Bank: “Not all satellite broadcast the same”

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Investment bank Berenberg has reiterated its ‘Buy’ rating for Eutelsat and gives the Paris-based satellite operator a target price of €12.75. Its shares were trading on September 14th at about €9.29, and up some 3.75 per cent during the day.

Berenberg’s view is that the recent renewal of some key Sky Italia contracts “provides further reassurances” for the health of Eutelsat. “We have for some time detailed our view that Eutelsat’s satellite broadcast business will be more resilient than peers’ given its superior geographic and end customer exposure. While the company has now reported broadly stable revenues in this segment for 12 quarters, the Sky Italia renewal – representing some 6 per cent of group revenues – provided a near-term test to our thesis.”

The bank admits that many investors were not comfortable with the risks, particularly with Italy pushing for a nationwide fibre network. “However, this catalyst has now come and gone, resulting in broadly stable revenues from Sky Italia well into the medium term. The renewal not only helps to back up our assumptions that Eutelsat’s top line is more robust than those of its peers, but it also vindicates our view that the company’s cash flows and, thus, potential shareholder returns are exceptionally undervalued, particularly compared to peer SES. We reiterate our Buy rating.”

“We have long argued that not all satellite broadcast revenues are created equal,” states Berenberg. “SES and Intelsat, for example, have larger exposure to the US cable market, which does not benefit from expensive switching costs and is a market with higher pricing, so there is more cord-cutting. Satellite is growing in Eutelsat’s footprint, which includes emerging markets, and its “mature” countries, such as Italy, have lower fibre penetrations and/or less attractive Netflix/over-the-top offerings. Although Italy has grand plans for a nationwide fibre network, FTTH Council Europe forecasts that by 2025 only 33 percent of Italian households will have a fibre subscription (versus 72 percent in the UK). Effectively, Sky Italia could not distribute to its households in any other way even if it wanted to.”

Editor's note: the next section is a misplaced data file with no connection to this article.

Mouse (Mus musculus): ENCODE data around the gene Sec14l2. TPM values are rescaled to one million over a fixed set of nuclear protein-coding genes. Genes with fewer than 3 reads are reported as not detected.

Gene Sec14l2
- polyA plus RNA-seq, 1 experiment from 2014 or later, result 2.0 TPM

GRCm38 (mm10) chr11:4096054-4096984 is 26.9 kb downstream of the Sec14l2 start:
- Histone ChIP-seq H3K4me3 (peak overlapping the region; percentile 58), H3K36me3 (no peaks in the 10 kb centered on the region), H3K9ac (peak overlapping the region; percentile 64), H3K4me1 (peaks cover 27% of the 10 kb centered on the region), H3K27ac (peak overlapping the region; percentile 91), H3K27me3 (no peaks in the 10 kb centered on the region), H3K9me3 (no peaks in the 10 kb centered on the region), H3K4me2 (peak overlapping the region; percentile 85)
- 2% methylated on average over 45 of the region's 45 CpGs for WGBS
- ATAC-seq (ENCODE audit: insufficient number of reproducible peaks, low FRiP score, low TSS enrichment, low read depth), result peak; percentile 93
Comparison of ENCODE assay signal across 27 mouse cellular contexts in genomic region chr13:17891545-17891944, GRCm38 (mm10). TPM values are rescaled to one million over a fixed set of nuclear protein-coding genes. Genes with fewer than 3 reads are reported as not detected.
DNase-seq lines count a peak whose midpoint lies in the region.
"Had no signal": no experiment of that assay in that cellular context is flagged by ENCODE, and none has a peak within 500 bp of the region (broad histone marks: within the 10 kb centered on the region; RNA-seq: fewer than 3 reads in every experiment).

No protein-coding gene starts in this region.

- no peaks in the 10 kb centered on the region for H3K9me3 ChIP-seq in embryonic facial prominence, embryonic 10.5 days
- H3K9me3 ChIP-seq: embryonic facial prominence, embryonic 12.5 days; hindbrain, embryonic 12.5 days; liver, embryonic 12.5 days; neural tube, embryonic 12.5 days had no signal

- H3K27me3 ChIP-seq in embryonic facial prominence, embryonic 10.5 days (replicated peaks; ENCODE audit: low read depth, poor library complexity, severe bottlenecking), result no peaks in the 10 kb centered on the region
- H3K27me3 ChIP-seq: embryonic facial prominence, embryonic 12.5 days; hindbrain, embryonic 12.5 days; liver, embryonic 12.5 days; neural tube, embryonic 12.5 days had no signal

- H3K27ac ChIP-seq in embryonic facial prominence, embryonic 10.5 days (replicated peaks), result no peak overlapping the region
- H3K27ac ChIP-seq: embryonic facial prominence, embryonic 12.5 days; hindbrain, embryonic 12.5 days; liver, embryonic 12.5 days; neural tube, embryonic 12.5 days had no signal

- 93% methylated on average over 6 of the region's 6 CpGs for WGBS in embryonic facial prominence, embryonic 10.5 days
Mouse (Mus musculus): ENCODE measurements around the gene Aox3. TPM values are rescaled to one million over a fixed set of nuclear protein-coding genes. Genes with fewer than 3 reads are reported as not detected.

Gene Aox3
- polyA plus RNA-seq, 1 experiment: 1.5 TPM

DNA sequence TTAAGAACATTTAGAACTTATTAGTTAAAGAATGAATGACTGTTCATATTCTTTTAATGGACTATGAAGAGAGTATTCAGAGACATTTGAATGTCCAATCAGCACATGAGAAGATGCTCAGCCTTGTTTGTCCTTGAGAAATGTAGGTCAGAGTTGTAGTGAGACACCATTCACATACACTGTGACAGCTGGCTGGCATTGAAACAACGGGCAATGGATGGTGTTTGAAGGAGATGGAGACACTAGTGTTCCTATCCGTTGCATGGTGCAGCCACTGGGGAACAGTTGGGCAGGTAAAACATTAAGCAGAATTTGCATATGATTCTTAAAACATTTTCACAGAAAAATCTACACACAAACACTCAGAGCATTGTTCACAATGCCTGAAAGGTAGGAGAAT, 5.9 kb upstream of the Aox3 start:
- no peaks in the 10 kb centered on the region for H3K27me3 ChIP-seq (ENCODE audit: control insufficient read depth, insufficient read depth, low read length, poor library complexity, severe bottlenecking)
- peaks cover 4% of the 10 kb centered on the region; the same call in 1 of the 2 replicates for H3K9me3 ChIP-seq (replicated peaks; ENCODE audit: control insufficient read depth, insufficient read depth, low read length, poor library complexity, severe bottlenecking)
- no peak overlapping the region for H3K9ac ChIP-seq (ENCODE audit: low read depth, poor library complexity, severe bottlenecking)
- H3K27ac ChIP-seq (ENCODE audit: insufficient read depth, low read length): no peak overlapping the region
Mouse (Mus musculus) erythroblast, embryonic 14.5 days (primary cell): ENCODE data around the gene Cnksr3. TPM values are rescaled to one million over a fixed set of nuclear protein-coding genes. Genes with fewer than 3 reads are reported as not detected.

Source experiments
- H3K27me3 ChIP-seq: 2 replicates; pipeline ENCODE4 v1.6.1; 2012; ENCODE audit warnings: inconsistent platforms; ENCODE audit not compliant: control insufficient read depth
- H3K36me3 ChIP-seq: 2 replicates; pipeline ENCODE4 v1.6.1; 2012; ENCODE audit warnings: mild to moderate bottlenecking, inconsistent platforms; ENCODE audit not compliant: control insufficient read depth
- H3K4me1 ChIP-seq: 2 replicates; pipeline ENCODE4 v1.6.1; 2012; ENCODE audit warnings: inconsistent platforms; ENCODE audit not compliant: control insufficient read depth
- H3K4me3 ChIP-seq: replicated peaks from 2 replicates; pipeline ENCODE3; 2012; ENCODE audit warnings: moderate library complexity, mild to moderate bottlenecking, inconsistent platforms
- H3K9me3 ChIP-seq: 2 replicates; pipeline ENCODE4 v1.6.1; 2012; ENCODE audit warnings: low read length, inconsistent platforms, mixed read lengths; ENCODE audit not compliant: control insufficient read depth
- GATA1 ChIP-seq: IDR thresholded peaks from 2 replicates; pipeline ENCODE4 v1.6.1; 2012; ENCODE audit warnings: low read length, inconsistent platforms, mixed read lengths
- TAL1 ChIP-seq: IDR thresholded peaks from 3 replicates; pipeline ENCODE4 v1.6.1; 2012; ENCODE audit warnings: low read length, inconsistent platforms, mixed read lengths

The report also touches on the recent gossip – itself generated by Eutelsat CEO Rodolphe Belmer – over a major merger in European satellite. The bank says: “A combination with SES is exciting and would provide numerous synergies. However, even if politicians are keen to create European champions, we envisage regulatory hurdles that could be difficult to overcome. Consolidation outside Europe is more likely, in our view, given the many small country-sponsored players that lack sufficient scale.”


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